Eclipse & New Moon

APTOPIX Ring Of Fire Eclipse

Hikers watch an annular eclipse from Papago Park in Phoenix on Sunday. (AP Photo/The Arizona Republic, Michael Chow)

Since I was able to watch the eclipse from here, I made a perfect little pinhole camera out of an old Christmas topper box to view it with. Throughout the viewing time I would go out front and see how it was progressing. It was fun cause the old man across the street had his telescope out in his front yard to view the eclipse with. Nice to know I’m not the only geek on the block!

During the eclipse I decided to make use of the twilight energies and went about with some workings. Although I was born and raised in this house, I am new to the neighborhood at this point. The energy of the place has changed dramatically, so I took the time to reintroduce myself to the genius loci. I live at the base of a 569 foot hill which is a part of a chain of ancient volcanic mountains, so I climbed the short hill and went to the spot I was called to go to. I sat and meditated and conversed with the spirit I found there and presented it with an offering. Continue reading

Supermoon 2012

The “supermoon” appears behind the Temple of Poseidon in Cape Sounion, south east of Athens, Greece, while tourists watch, on Saturday, May 5, 2012. Dimitri Messinis/AP Photo

I stood out last night under the perigee full moon and set out all my cleansed quartz crystals to charge.

I also cleansed all manner of jewelry and other stones, some of which came outside with me as well.

I toasted the gods, the ancestors, and the fair-folk and asked for a blessing for myself and others.

I also took the time to do a releasing spell. I wrote out my request on parchment and burned it by the light of the full moon.

As I stood there watching the incense waft, a very bright falling star shot across the moon (likely from the Eta Aquarids) which I took as a positive sign while the neighborhood barn owl circled silently above, over-shadowing me.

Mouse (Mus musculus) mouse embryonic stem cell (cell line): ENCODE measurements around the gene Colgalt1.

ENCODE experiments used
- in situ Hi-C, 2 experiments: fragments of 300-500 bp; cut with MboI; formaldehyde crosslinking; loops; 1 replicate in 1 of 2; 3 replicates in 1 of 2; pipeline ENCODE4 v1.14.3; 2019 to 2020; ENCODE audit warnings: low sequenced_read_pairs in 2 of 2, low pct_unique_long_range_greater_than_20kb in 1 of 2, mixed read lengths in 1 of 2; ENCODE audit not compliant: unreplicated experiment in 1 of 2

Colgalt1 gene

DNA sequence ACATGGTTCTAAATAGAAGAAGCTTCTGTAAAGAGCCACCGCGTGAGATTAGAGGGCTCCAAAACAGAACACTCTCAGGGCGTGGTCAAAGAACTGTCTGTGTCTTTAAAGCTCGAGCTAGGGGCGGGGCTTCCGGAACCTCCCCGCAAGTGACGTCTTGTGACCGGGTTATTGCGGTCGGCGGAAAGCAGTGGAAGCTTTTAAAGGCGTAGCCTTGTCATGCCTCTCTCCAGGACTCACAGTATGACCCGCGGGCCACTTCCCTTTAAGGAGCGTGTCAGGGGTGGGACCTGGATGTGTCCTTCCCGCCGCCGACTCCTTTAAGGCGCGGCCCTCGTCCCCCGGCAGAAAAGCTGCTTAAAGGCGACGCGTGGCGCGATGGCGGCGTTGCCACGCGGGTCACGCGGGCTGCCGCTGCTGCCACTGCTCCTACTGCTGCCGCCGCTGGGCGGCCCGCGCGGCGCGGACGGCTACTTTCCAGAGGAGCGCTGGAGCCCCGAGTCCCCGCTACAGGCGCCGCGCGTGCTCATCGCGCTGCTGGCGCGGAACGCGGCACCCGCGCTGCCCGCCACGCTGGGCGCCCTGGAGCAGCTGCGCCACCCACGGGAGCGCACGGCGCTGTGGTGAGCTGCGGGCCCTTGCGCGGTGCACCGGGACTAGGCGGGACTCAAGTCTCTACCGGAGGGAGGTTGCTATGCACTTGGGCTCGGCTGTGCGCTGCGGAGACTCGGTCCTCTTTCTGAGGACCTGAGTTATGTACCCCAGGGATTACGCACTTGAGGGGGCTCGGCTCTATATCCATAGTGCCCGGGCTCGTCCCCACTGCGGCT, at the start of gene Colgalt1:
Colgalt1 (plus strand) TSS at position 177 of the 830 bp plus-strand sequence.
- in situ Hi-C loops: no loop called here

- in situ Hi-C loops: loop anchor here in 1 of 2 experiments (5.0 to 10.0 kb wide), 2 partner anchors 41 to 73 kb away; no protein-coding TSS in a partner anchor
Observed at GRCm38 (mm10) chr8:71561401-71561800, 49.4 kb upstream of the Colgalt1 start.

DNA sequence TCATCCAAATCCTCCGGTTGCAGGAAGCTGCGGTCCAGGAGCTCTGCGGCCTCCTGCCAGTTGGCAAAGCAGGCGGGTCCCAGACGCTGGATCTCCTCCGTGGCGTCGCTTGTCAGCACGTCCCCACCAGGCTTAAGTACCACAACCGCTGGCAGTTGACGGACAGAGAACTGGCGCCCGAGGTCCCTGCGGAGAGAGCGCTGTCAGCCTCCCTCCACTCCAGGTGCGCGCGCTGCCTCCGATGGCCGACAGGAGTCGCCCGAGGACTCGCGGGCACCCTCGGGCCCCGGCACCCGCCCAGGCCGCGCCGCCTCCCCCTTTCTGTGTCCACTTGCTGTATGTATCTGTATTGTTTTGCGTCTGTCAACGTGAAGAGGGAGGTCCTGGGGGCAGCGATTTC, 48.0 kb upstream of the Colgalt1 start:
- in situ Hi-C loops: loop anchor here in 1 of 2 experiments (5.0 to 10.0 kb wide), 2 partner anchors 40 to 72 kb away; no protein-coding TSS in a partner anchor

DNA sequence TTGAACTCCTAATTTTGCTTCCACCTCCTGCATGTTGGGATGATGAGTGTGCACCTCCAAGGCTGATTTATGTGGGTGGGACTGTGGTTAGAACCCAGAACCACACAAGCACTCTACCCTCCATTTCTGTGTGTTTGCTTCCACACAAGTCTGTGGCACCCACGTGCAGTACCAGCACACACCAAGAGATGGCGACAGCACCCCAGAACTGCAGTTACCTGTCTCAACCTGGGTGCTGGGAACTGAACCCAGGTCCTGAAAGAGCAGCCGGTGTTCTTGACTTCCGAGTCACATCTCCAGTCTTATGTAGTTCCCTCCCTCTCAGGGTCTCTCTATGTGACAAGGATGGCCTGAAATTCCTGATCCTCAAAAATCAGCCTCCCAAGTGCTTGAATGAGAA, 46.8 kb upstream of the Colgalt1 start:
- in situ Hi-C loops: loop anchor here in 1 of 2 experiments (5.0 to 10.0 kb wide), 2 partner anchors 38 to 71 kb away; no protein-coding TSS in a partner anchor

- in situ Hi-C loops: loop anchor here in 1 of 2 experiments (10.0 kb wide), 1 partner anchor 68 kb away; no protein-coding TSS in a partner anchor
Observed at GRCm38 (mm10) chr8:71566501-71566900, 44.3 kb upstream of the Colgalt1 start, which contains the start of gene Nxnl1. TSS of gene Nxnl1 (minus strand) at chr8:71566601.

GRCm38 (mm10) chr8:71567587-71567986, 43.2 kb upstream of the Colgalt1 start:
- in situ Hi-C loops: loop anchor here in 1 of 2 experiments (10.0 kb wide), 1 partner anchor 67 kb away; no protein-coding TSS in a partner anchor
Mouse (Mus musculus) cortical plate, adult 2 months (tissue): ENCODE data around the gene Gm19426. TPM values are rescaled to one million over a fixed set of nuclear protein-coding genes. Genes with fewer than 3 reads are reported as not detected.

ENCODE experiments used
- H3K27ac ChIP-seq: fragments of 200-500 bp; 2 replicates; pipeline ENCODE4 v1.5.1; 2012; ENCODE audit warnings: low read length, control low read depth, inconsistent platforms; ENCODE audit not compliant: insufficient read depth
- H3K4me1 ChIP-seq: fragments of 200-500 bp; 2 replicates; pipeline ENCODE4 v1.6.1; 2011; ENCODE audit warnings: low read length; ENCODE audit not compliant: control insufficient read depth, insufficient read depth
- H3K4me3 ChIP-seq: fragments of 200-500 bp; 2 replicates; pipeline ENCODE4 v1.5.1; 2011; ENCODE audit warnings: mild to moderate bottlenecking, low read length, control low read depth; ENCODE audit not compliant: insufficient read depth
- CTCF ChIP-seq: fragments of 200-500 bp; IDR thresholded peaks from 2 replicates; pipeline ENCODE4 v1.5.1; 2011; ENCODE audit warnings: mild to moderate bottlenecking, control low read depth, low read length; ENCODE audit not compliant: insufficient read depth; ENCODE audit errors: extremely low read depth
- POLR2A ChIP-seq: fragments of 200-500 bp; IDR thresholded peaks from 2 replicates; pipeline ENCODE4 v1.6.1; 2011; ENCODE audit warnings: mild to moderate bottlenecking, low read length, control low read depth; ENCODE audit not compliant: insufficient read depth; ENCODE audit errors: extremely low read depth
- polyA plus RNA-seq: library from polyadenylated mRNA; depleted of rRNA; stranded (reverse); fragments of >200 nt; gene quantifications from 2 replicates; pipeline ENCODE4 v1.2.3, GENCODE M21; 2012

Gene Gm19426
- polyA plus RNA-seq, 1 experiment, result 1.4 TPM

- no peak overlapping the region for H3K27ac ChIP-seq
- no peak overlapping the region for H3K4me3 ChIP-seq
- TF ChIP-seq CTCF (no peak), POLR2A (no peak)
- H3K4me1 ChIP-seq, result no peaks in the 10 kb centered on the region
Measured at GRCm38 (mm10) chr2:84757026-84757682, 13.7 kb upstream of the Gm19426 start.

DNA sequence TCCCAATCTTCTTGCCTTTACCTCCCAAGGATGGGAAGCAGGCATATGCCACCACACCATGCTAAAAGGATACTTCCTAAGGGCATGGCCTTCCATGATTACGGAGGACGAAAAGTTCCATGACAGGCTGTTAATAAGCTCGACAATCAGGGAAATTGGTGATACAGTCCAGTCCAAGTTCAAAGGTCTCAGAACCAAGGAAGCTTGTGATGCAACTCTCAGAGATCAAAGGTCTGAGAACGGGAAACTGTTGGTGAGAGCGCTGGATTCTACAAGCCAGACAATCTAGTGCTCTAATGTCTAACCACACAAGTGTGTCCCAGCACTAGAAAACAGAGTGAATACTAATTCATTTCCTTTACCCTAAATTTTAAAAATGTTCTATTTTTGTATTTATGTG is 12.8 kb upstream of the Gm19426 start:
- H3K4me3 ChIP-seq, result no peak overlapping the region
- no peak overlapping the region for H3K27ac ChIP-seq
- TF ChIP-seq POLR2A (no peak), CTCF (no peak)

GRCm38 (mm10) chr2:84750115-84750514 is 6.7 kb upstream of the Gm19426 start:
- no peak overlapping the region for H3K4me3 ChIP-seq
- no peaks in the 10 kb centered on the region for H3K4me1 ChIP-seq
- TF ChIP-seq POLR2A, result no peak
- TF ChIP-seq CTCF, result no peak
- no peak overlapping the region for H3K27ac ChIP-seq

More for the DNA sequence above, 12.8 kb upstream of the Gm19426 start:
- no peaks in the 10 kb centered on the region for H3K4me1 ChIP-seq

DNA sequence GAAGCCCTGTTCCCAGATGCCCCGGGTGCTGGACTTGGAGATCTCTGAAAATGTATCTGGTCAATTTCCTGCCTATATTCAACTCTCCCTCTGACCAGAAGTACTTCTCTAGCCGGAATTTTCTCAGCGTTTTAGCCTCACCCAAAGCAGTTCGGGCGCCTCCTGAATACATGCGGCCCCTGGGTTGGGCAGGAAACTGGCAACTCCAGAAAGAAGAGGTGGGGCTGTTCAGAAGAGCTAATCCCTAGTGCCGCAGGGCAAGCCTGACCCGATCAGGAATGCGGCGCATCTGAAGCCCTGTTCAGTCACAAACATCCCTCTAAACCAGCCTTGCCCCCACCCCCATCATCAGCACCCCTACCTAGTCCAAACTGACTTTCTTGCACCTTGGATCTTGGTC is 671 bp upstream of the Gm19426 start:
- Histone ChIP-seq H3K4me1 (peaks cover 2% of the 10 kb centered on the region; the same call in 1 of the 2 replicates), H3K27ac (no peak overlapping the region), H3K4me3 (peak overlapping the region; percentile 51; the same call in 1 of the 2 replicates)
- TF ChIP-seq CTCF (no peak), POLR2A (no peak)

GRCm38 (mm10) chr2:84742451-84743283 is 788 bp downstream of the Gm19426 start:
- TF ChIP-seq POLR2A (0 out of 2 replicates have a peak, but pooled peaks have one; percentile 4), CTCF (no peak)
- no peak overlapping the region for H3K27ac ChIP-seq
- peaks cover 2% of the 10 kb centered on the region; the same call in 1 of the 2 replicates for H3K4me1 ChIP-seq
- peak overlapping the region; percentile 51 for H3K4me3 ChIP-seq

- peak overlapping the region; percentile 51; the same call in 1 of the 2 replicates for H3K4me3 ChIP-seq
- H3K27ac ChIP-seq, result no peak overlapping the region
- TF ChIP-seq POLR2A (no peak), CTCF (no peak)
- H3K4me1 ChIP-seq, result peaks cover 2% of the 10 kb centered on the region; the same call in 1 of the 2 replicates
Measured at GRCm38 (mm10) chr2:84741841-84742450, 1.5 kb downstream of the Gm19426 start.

This morning I found one of its downy feathers in the backyard. Wildspeak has this to say about the barn owl.

Being prone to judging others based off first impressions, first impressions, occasional inflexibility, adapting to things in unexpected ways, being made into a villain by others, sometimes having to be the ‘bad guy,’ a possible connection to Ares, a close relationship to mice and rodent energies, an exceptional ability to hear the truth in all worlds.

Festival Dates

There are many ways Pagans determine when to perform rituals for sabbats and lunar rites. Some Pagans celebrate on the closest weekend, some celebrate the sabbats on the nearest full or new moon, some celebrate the day of while others will celebrate the eve of, some will use local conditions, and others use popular timing as determined by astronomy. This article will focus on this last method of popular astronomy.

The greater sabbat dates are fixed, which mean they don’t change. Generally, the are celebrated on the first of the corresponding month. Although another method is to use the date when a sabbat is at fifteen degrees of its fixed sign (Samhain – Scorpio, Imbolc – Aquarius, Beltane – Taurus, Lughnasadh – Leo). Now on to the lesser sabbats; the solstices and equinoxes. Although popular culture will have you believe that the equinoxes are the dates of equal daylight and nighttime, this is not exactly true. An equinox is actually determined by the date the sun intersects the equator. The time of equal lightness and darkness for your area would be determined by local sunrise and sunset information. As for the solstices, these occur specifically when the axis of the earth is tilted farthest from the Sun or nearest to the Sun. So solstices might not be the longest day or night, but are one of them. The lesser sabbats also correspond to zero degrees of its cardinal sign (Yule – Capricorn, Ostara – Aries, Litha – Cancer, Mabon – Libra), however the dates associated with the festivals no longer correspond to these constellations.

Continue reading